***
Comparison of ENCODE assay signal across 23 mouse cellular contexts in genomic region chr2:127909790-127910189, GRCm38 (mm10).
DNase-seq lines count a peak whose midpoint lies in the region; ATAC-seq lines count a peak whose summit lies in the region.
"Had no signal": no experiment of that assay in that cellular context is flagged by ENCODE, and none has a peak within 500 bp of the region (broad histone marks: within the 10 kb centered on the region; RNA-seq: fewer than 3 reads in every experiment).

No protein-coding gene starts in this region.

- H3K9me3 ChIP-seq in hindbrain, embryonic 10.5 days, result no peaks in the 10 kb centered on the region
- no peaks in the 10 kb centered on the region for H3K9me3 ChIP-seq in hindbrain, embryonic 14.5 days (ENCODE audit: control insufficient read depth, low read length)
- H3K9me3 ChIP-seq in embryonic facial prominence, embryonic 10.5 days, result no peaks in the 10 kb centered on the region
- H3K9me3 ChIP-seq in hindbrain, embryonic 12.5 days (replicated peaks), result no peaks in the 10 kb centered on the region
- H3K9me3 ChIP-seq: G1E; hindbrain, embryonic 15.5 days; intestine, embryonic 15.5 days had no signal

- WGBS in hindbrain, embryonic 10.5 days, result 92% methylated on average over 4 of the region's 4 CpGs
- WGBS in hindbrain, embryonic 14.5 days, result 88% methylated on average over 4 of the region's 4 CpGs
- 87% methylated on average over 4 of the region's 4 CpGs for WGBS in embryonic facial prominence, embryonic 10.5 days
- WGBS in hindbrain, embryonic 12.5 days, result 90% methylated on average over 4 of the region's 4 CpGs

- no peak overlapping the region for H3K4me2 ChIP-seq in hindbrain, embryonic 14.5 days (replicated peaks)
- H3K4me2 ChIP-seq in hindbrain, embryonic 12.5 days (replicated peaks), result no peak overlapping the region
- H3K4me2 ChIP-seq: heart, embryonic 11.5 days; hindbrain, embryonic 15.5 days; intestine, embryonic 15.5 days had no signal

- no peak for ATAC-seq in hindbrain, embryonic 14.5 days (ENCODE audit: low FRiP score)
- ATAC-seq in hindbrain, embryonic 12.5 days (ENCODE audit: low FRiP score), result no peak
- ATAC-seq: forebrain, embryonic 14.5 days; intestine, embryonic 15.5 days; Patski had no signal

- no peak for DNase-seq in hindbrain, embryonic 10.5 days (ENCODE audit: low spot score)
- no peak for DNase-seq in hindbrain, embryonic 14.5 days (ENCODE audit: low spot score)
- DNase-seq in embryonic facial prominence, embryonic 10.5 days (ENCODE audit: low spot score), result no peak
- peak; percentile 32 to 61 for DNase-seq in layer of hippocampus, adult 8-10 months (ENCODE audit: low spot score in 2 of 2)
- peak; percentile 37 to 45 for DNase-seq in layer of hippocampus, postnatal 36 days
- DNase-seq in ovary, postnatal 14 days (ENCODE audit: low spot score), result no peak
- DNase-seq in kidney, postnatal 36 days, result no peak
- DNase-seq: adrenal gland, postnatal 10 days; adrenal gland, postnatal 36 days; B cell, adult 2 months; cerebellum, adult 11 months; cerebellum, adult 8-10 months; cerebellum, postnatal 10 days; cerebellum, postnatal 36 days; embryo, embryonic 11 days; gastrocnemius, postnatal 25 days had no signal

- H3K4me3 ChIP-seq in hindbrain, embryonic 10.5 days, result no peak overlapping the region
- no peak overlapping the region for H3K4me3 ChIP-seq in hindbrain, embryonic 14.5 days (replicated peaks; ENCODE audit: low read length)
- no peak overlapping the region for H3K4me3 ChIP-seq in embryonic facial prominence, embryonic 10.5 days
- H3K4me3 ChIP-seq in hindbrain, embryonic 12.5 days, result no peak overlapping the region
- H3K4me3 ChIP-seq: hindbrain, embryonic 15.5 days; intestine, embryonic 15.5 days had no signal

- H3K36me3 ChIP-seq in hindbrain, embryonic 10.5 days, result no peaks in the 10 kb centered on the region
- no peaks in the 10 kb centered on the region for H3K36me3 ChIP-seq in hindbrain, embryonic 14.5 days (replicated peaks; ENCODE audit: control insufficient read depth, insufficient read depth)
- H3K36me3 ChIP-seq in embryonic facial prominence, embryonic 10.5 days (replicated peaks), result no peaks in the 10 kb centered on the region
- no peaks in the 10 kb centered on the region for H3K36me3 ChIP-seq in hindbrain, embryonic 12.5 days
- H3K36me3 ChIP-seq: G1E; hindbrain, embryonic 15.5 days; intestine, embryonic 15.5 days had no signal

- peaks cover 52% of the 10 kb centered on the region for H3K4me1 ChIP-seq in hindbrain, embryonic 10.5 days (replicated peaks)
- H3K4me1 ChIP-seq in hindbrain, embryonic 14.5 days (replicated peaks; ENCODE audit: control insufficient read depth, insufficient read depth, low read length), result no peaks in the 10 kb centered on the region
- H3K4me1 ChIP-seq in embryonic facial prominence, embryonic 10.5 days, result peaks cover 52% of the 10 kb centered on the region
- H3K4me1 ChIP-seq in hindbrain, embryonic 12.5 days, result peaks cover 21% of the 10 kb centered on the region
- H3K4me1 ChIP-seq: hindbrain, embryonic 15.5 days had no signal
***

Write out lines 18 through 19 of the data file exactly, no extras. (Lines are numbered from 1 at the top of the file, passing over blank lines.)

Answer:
- ATAC-seq in hindbrain, embryonic 12.5 days (ENCODE audit: low FRiP score), result no peak
- ATAC-seq: forebrain, embryonic 14.5 days; intestine, embryonic 15.5 days; Patski had no signal